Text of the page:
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Wrecked on a Reef

Chapter VIII. — Completion of Our Hut -I Manufacture Some Soap -From the Summit of the Mountain - Erection of a Signal Post - the Cormorants

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Chapter VIII.
Completion of Our Hut -I Manufacture Some Soap -From the Summit of the Mountain - Erection of a Signal Post - the Cormorants

Next day we resumed the construction of our hut. The posts we had cut in the forest were sunk some inches deep into the ground on each side of the little structure, and fixed at the top to the transversal beams of the framework. Then over the entire superficies of this palisade we fastened horizontal and parallel rows of laths, or thin planks, and the rafters of the roof we covered in the same manner. The next task was to fill up the interstices of this trellis-work with straw, instead of oakum or putty, as we had neither.

For this purpose we made use of a coarse, long and strong grass, which grew in thick tufts on the sea-shore and along the edge of the cliffs. Each of us, taking with him a rope, set out at daybreak to collect this grass, returning, after some hours, with three or four enormous bundles. The reader may think that this occupation was rather amusing than otherwise, but, in reality, it gave us a good deal of trouble.

In the tufts which we cut down were a large number of dry blades mingled with the green, and these dry blades were not only extremely hard, but jagged at the edges, and sharp as a knife. Now we had to catch hold of them near the root to cut them down, so that when we returned home our hands were covered with blood, and literally gashed. These tiny wounds, not having time to close, eventually caused us an agony so keen as more than once to interrupt our work.

When we had at length collected a sufficient quantity of grass, we spent several days in tying it up with thread in small bundles about as thick as a man's arm. As fast as these were got ready, my companions passed them to page 78me, and, resting them on a log of wood, I cut off, with a few blows of the axe, all the straws which bulged out of, or projected from, the bundle.

It took no fewer than nine thousand of these little sheaves to cover the sides and roof of our cabin; and this is how we disposed of them:

Commencing at the bottom of the framework, we bound them against the planking side by side, exactly on a level, and taking care that no space was left between them. When the first row was finished, we placed the second, which partly overlapped it; then above the second a third; and so on, up to the top of the walls, and thence to the very summit of the roof. The sheaves were upwards of a yard in length, and formed an outer covering of nine to ten inches in thickness.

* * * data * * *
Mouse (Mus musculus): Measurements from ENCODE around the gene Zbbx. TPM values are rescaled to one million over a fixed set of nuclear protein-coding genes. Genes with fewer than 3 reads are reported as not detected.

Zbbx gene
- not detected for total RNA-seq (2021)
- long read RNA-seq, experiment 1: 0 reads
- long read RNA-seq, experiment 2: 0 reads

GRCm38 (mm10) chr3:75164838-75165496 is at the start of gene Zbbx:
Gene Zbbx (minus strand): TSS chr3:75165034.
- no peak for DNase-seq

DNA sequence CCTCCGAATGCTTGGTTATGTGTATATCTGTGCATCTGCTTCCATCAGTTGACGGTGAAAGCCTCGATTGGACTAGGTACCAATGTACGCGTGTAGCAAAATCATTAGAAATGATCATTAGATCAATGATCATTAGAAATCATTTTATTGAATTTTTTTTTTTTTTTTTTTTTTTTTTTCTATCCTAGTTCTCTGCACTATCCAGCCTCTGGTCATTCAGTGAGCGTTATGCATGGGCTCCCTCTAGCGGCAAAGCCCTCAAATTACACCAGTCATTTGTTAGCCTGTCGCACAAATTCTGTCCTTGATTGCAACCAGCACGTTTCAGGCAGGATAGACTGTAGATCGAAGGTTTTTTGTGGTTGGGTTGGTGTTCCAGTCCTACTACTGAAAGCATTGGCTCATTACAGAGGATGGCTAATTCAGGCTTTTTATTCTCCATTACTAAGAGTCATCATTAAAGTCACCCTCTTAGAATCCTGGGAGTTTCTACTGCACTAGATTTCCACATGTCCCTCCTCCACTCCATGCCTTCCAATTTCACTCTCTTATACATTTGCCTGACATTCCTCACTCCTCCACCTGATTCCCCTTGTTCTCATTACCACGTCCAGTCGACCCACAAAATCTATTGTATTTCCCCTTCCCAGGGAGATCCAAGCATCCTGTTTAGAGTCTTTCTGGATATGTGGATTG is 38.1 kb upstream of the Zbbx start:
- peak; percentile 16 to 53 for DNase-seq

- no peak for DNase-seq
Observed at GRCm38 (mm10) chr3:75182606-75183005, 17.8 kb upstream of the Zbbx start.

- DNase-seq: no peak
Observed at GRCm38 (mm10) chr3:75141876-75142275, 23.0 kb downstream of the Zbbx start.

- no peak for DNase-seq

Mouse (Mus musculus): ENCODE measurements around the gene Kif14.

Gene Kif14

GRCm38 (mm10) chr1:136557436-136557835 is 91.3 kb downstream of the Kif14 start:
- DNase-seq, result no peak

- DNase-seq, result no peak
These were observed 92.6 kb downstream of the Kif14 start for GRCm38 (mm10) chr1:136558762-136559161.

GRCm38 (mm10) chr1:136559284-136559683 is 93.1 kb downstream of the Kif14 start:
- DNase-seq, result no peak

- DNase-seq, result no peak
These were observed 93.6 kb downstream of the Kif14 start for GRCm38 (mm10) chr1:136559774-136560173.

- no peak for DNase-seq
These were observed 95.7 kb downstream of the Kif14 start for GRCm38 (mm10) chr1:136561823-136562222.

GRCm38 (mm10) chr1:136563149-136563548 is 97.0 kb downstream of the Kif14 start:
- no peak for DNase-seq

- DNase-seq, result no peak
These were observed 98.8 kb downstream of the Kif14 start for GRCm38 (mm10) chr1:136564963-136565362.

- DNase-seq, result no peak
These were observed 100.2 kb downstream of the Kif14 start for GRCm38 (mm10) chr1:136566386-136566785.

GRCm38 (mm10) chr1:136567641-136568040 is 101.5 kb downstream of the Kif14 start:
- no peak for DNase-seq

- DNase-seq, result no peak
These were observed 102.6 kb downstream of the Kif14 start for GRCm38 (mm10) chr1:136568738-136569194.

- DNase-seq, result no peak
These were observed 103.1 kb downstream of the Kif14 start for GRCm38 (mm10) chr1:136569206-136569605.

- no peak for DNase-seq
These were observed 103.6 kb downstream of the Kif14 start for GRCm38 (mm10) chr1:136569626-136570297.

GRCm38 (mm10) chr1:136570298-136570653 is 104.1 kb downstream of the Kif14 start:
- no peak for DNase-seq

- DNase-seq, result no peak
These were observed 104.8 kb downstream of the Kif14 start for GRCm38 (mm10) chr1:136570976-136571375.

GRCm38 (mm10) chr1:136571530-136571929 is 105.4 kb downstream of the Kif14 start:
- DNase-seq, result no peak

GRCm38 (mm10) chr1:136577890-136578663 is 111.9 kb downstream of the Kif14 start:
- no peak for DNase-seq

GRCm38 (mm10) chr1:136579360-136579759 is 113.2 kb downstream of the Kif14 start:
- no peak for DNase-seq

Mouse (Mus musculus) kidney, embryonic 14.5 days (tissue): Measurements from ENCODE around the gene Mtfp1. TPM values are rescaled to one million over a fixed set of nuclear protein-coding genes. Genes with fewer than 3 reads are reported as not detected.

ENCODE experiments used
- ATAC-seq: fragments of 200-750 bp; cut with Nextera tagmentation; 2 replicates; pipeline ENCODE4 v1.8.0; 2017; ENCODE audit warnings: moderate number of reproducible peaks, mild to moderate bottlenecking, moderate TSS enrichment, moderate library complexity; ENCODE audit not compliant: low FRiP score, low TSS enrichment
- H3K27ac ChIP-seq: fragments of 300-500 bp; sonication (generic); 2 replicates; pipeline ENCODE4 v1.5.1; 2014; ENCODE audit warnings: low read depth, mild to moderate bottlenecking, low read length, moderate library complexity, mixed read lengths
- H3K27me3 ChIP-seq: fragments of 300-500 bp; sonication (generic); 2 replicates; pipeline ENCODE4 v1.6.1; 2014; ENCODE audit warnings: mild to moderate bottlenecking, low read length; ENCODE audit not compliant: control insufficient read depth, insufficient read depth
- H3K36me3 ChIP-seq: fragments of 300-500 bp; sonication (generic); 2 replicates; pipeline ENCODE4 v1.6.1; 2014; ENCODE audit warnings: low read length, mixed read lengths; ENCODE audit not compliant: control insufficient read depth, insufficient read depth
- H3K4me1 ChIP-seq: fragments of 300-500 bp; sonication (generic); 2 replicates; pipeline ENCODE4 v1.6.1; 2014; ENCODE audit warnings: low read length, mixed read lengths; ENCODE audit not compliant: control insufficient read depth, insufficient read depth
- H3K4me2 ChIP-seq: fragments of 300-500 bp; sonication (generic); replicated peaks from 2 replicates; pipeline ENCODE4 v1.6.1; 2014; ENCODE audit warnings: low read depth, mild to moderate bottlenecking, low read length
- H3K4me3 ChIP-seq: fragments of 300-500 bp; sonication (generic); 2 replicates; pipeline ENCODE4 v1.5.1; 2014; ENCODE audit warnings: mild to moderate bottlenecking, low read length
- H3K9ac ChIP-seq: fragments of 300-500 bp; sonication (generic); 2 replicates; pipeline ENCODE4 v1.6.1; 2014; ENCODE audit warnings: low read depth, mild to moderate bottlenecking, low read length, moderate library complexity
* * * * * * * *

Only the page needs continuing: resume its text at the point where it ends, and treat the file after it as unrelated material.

To prevent the wind from taking hold of our thatched walls, and stripping them clean, we fastened outside a quantity of laths, connected with those inside by loops of twine, which we carried through holes made in the straw with a wooden needle — a wooden needle of the size of a sword-blade! In the upper part of the walls we cut three small openings, into which we inserted, with the utmost nicety, some panes of glass which had belonged to the cabin of the Grafton, and which we had found intact. These were our windows.

This great work accomplished, the condition of our hands, still suffering from contact with the jagged grass, compelled us to take a few days' rest.

We employed them in repairing our clothes, which stood in great need of tailoring skill. We could not enter the forest without tearing them into rags; nor, so far as cleanliness is concerned, were they less badly served by the oily seal-flesh which we had to cut up and carry about. We found ourselves able to fashion for each of us a pair of trousers out of some sail-cloth; and a blouse, which we wore over our clothes when exercising our trades of butchers and hunters. We did not succeed in protecting ourselves completely, however; and the water of the brook, economical as we were in using it, was insufficient to counteract the effects, every day more apparent, of the unpleasant work to which we were condemned. Here, then, a great question arose. We were threatened with the loss of self-respect, or of becoming to our own eyes an object of disgust.

The idea then occurred to me that I would attempt the manufacture of some soap.

When I spoke of it to my companions, they hinted doubts and insinuated difficulties which were slightly satirical: they did not see how I was to procure the indispensable materials, at least unless I was in possession of some magic means, some cabalistic words. I let them talk on, page 79reserving to myself the pleasure of convincing them of the results of the experiments which I proposed to try on the following day.

It was evening: after I had entered in my diary the day's proceedings, I laid myself down by the side of my companions on our hard wooden couch.

I have omitted to mention that, among the articles saved from the wreck, we had found a small bottle of ink, which, to me particularly, was very precious. Every evening, before retiring to rest, I wrote in the official log-book which, in my capacity of second officer, I was obliged to keep during the voyage, the meteorological or any other observations taken in the course of the day. I added to these a brief narrative of our doings and adventures; sometimes I allowed myself to jot down my individual impressions.